I’ve written 1000+ entries in my Five Minute Journals…

… here are the top-3 things I love about it!

3 things I love about The Five Minute Journal

3 things I dislike about The Five Minute Journal

Not any of these are deal-breakers. It’s just that they don’t work for me. They might be your favorite things about it 🙂

Having written 1000+ entries in my Five Minute Journals, I’ve implemented 2 hacks to make it better.

Let’s take a look…

2 hacks that make The Five Minute Journal 50% better

While The Five Minute Journal uses a proven framework, I’ve created 2 “hacks” that make it a lot better.

These are my top-2 hacks to improve the journal.

Speaking of “hacking” and optimizing, let’s see how Tim Ferriss uses The Five Minute Journal!

How Tim Ferriss uses The Five Minute Journal

Tim Ferriss is the one who made me aware of The Five Minute Journal.

In this 9-minute video, he goes over how he uses it.

1:13 Tim writes down his location at the top, in this case, “Hotel Ranga” (in Iceland).

02:00 Tim is grateful for the expectation of “getting a dog soon!”.

04:03: Tim circled the daily quote because he particularly liked it.

04:45: Sometimes Tim does the night part of the journal a few days later.

05:14: At the top of the page, Tim has written: “State -> Story -> Strategy” (something Tony Robbins explains in Tools of Titans).

07:00: To make today great, Tim wrote “Stretch (or not)”. After writing down the 3 things that’d make today great, he realized his schedule was packed. Adding a “(or not)” was a reminder to himself, that the day could still be great if he didn’t do all 3 things.

*Here’s another (more elaborate) video on how Tim Ferriss approaches journaling.

Alright, so you’re amped up about journaling and getting started?

Awesome!

Here’s my number 1 tip for making journaling a daily habit you can stick with for years…

How to make journaling a habit

So, you got the journal and you’re ready to write.

How do you make it a habit?

This could be a blog post in itself (I wrote one about creating a habit here), so I’ll keep this short and actionable.

My top recommendation is: Keep the journal in the same spot near you.

I work from home, so I keep my journal at my desk. Before I start my workday, I write my entry.

In the evening, I sit down at my desk once again and do the evening entry.

That’s it!

So: make sure that you place your journal in a place that’s visible. That’ll automatically remind you to write in it.

Protip: Write the evening entry before you’re too tired. Sometimes I’d write in it minutes before bed when I was really tired, say 11 PM. These days I write the evening entry at 9 PM where I have more energy and focus.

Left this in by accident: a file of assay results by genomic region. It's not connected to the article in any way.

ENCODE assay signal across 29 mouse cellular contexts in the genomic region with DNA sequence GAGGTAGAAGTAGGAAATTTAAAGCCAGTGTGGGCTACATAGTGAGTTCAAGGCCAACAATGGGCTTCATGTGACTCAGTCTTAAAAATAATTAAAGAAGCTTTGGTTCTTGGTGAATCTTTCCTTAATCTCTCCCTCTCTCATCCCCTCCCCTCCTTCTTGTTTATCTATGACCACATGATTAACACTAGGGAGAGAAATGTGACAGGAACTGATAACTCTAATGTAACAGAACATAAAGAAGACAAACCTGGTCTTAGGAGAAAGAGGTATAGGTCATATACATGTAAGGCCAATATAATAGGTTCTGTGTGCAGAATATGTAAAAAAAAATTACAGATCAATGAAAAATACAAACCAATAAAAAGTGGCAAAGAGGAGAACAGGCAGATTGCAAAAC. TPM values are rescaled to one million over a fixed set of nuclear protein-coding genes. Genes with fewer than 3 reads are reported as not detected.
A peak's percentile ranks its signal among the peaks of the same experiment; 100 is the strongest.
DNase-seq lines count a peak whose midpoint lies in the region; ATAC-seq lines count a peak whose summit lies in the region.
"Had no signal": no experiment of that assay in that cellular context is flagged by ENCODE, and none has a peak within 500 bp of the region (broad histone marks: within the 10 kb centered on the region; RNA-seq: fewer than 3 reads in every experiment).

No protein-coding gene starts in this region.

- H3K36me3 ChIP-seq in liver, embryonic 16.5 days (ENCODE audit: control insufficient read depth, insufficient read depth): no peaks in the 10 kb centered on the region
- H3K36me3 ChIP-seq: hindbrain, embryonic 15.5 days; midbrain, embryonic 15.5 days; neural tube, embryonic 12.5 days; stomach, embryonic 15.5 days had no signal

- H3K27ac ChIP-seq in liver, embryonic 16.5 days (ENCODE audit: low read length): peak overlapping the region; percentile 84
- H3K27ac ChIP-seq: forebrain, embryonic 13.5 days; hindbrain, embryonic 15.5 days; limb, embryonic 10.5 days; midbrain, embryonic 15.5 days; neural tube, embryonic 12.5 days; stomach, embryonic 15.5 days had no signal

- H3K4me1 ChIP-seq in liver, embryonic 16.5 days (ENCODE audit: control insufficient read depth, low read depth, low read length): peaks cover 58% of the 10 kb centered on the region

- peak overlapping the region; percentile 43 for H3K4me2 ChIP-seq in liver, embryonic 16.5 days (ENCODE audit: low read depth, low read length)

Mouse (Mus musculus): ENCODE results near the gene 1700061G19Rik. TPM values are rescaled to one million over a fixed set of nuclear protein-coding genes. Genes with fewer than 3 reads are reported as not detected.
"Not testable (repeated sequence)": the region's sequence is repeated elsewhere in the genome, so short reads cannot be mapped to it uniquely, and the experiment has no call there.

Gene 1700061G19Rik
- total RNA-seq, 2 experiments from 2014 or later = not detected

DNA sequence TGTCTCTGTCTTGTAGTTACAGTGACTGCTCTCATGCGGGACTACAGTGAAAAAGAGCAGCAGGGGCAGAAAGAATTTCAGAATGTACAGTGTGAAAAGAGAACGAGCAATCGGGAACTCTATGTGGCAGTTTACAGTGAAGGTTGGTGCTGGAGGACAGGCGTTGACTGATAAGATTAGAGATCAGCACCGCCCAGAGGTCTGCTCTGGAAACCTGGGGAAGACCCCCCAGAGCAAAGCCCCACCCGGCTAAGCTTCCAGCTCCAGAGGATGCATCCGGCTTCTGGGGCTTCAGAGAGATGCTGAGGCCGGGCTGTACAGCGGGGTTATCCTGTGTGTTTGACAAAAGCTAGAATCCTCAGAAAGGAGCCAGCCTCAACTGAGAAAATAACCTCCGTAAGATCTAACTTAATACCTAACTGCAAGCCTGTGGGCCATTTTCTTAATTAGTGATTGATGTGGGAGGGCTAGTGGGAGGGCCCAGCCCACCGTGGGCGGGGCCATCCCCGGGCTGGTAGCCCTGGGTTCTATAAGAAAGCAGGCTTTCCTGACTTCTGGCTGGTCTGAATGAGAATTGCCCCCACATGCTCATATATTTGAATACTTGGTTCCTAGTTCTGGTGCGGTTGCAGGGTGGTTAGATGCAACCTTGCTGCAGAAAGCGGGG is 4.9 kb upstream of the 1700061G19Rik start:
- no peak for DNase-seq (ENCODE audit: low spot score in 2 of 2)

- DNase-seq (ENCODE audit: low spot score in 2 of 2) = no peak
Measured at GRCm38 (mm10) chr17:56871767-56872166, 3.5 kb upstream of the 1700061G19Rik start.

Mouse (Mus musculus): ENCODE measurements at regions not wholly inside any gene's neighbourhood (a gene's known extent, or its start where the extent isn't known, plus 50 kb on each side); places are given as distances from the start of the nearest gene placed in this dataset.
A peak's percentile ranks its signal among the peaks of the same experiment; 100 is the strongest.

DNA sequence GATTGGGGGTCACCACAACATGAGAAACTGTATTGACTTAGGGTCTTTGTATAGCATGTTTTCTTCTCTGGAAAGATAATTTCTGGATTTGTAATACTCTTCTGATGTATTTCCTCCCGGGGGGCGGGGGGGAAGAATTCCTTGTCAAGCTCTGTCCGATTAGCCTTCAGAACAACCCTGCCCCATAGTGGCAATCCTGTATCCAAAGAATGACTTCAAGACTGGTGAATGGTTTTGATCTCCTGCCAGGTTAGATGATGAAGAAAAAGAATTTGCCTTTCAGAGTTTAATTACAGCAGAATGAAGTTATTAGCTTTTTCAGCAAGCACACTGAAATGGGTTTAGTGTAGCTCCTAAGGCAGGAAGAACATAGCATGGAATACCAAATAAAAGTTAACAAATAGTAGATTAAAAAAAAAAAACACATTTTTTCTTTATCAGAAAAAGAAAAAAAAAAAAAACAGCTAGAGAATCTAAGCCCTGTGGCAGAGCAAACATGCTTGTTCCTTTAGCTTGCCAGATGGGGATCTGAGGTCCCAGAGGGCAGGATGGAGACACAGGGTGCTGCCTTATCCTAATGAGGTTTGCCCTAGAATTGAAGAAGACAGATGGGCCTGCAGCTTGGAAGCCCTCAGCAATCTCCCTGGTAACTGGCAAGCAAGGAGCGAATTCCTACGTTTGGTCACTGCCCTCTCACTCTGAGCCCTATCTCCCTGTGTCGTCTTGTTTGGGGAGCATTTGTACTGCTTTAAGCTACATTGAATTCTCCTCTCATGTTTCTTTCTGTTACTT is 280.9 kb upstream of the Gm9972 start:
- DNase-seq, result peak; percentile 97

Alternatives to The Five Minute Journal

The Five Minute Journal is what you call a “guided journal” (that took me some Googling to figure out!).

Below, I’ll give you 3 alternatives to The Five Minute Journal (guided and unguided).

1: Use The Five Minute Journal App [Guided]

Not a fan of paper? Then get the app instead!

It’s for iOS and Android, and free.

I’ve tinkered around with it myself, but I prefer writing physically big time.

What’s great about the app though is that you can attach pictures. That makes it come much more alive.

So, if you doubt whether The Five Minute Journal format is right for you, try using the app for a few days. If you like the app, you’ll love the journal.

2: Use a regular, blank, journal [Unguided]

This is the old-school way. I’ve tried it myself a few times, but it’s never been a success for me.

I find myself going “what should I write?”.

One approach you can try is to write down any stream of thought you have. It’s also referred to as “morning pages“.

I’ve heard many people finding great enjoyment in writing in a Moleskine notebook.

In my opinion, this approach is for people already experienced with journaling. Fill out 1 Five Minute Journal before experimenting with a blank journal.

3: The Daily Stoic Journal [Guided]

Ryan Holiday and Stephen Hanselman created “The Daily Stoic Journal: 366 Days of Writing and Reflections on The Art of Living”.

In it, you’re asked a different question every day. I love this format.

I completed my Daily Stoic while also writing my Five Minute Journal.

It’s a very different way of journaling. I consider it an add-on to The Five Minute Journal or a legit alternative.

Not looking for an alternative, but sold on The Five Minute Journal?

Finally, let’s see if I think you should get The Five Minute Journal…

So, should you get The Five Minute Journal?

YES!

I highly suggest you get The Five Minute Journal if:

  • You want to improve your life
  • You want to be more present and grateful
  • You want a way to cope with all your thoughts

Start by picking up just 1 journal and see how that goes.

Be serious about it and write in it every day.

There’s nothing to lose (except for ~$25) and unlimited upside.

That’s pretty rare, so give it a shot and let me know what you think!